The latest employment figures from Morgan McKinley suggest that the number of jobs and salary have been on the decline in the City’s Financial Services sector since Q1 2023.
According to the company’s recruitment monitor for Q2 2023, there was a 86% decrease in jobs available compared to the previous quarter.
Hakan Enver, Managing Director, Morgan McKinley UK said, “2023 kicked off with much optimism, primarily driven by a very strong 2022 for Financial Services, but also thanks to sufficient gains by the FTSE 100.
“Soon enough, this dynamic changed – a recent turn of bad news whittled away the FTSE’s 2023 run and despite continued buoyancy across the US markets, UK businesses took a far more cautious approach to hiring. This coincided with the collapse of two major EU financial institutions, continued high inflation, further rises to interest rates and a continued threat of recession.”
“Whilst it may seem a bit gloomy, the data simply suggests a realignment in hiring trends. Levels are returning to those seen prior to the COVID-19 pandemic in Q1 2020. Back then there was an initial decline in job roles, followed by a surge during the post-COVID recruitment spree.
“We’re seeing slower hiring processes and companies delaying hires to ensure they’re selecting the right candidate. London financial services companies are exercising caution and increasingly relying on temporary workers who offer flexibility and short term contracts.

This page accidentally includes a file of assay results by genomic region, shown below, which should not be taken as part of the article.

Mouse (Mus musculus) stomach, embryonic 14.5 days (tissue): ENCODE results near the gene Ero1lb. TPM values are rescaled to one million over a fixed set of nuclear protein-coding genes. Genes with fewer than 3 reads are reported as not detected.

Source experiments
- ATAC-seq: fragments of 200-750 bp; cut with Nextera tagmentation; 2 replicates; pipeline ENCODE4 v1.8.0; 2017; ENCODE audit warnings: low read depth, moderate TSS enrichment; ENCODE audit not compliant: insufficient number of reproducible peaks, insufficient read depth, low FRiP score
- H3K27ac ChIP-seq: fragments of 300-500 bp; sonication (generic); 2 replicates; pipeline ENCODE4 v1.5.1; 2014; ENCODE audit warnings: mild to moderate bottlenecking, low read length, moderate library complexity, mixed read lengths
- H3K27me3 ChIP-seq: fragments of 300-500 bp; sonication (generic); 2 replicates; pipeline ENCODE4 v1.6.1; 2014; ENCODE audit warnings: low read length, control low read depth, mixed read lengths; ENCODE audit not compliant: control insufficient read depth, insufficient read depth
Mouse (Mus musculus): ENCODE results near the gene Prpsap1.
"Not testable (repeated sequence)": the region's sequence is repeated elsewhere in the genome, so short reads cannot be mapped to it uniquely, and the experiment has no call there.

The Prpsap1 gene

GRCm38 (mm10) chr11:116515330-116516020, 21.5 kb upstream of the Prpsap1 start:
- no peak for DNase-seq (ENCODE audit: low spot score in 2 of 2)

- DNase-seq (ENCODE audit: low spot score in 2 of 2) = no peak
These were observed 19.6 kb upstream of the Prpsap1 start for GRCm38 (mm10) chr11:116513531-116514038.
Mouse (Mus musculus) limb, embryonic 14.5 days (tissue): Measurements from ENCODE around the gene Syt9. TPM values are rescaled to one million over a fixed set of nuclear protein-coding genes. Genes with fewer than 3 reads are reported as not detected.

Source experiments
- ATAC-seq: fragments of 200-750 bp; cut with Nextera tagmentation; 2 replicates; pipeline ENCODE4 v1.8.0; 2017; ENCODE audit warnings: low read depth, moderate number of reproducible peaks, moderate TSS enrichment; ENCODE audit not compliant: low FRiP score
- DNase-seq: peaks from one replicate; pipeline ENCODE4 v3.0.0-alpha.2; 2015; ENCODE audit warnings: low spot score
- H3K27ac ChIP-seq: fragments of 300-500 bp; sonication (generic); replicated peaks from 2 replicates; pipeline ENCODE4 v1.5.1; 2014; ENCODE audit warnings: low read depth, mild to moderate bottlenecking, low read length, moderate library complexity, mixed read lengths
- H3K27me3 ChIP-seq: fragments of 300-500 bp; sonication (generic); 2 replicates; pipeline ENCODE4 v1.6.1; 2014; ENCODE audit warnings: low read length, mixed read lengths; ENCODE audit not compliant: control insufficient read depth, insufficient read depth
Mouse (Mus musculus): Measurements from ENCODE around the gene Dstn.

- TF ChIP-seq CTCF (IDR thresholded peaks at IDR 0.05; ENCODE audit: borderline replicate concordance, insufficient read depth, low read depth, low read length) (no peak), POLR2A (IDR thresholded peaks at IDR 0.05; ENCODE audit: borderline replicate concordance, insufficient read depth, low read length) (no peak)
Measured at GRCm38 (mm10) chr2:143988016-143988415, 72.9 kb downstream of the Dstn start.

“The City’s offer to global investors continues to strengthen due to its unique combination of time zone, language, complex financial ecosystem and access to global talent. Whilst the M&A market is down almost 50% compared to 2021, and unlikely to get back to those levels for some time, there is hope that 2024 will deliver a more fruitful year, particularly if the UK government is able to control its finances. That said, 2024 also brings along an election which could also change the outlook.
“The average salary change for a finance professional moving from one job to another dropped to 13% in Q2. We have not seen this low level of salary increase since Q2 2020, right at the start of COVID lockdowns. With companies making redundancies and still a greater proportion of jobseekers active compared to pre-COVID, prospective employers are able to offer more reasonable pay packages. This is a stark contrast to Q2 2022 when it peaked at 25%. With so much rhetoric around wage inflation, there does appear to be more control from corporates in not offering exaggerated financial packages to tempt people across.
“It’s clear to see businesses are factoring in market conditions as they look to reduce overall costs and therefore, be more frugal in their spending. The average salary change in the London market is dropping considerably and as such, let’s hope that with other economic drivers, the UK will soon start seeing inflation falling further.”